from the current one that it comes with high uncertainty and
new risks that threaten our ability to anticipate and plan
for future adaptation needs.

The lack of action on climate change not only risks
putting prosperity out of reach of millions of people
in the developing world, it threatens to roll back
decades of sustainable development.

It is clear that we already know a great deal about
the threat before us. The science is unequivocal
that humans are the cause of global warming,
and major changes are already being observed:
global mean warming is 0.8°C above pre-industrial levels;
oceans have warmed by 0.09°C since the 1950s
and are acidifying; sea levels rose by about 20 cm
since pre-industrial times and are now rising at 3.2 cm per decade;
an exceptional number of extreme heat waves occurred
in the last decade; major food crop growing areas
are increasingly affected by drought.

Despite the global community’s best intentions to
keep global warming below a 2°C increase above
pre-industrial climate, higher levels of warming are
increasingly likely. Scientists agree that countries’ current
United Nations Framework Convention on Climate Change
emission pledges and commitments would most likely result in
3.5 to 4°C warming. And the longer those pledges remain unmet,
the more likely a 4°C world becomes.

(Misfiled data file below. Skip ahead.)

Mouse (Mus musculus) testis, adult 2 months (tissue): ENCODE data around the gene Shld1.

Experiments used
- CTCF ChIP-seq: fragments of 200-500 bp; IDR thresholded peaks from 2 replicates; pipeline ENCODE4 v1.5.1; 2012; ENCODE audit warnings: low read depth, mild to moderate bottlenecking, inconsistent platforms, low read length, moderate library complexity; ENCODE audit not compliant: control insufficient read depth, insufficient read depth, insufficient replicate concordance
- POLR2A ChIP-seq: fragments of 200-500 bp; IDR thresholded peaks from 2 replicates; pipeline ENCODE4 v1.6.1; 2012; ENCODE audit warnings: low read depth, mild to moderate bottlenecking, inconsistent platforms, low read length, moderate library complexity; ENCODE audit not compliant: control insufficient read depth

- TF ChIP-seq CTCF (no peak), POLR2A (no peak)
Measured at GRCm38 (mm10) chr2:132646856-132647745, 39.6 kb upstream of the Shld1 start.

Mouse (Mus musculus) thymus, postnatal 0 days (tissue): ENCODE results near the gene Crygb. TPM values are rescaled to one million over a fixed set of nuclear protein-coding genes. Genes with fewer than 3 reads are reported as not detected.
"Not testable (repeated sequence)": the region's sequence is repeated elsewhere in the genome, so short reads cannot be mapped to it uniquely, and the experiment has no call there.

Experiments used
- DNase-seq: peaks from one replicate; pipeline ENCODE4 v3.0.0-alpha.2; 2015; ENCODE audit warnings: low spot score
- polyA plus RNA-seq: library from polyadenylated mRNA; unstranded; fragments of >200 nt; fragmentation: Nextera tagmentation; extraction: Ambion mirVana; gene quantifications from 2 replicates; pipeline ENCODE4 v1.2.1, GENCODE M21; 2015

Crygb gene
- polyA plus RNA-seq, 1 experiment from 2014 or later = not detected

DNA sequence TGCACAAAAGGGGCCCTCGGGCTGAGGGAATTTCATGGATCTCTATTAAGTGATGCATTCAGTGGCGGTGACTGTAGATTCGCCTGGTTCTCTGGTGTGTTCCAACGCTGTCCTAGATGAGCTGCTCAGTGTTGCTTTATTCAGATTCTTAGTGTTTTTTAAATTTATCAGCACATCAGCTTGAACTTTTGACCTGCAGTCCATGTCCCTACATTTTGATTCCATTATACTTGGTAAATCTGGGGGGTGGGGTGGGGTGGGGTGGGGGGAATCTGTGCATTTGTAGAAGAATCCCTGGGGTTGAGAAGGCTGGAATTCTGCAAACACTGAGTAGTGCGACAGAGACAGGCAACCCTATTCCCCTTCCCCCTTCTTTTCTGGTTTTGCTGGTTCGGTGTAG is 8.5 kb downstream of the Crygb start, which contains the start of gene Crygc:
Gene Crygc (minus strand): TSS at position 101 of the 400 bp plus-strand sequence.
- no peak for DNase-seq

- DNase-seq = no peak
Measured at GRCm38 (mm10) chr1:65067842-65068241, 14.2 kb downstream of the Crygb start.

Data and evidence drive the work of the World Bank Group.
Science reports, including those produced by the
Intergovernmental Panel on Climate Change, informed
our decision to ramp up work on these issues, leading to:
a World Development Report on climate change designed
to improve our understanding of the implications of a warming planet;
a Strategic Framework on Development and Climate Change,
and a report on Inclusive Green Growth. The World Bank
is a leading advocate for ambitious action on climate change,
not only because it is a moral imperative, but because
it makes good economic sense.

It’s always nice to have a large pile of heavily footnoted peer-reviewed documents handy with which to thump the politicians about the head and shoulders.

It’s even better when it’s published by a transnational dev org with extremely deep pockets and a big stick.

10 years ago

Fascinating! Would probably be a terrible place to live, though. Reminds me of that quote by Lovecraft about humanity’s fear of mass extinction. Way to stick it to that Anime festival btw. Nerds!

10 years ago

I come back to rifters to see a new comment in another thread, and notice in the side bar some more activity in this thread. which at first looked like some long poem, woa kick ass…. no,wait, it’s just how my small screen is formatting blockquotes. oh well, was expecting something like a scientific report in verse. where does that secondary world live?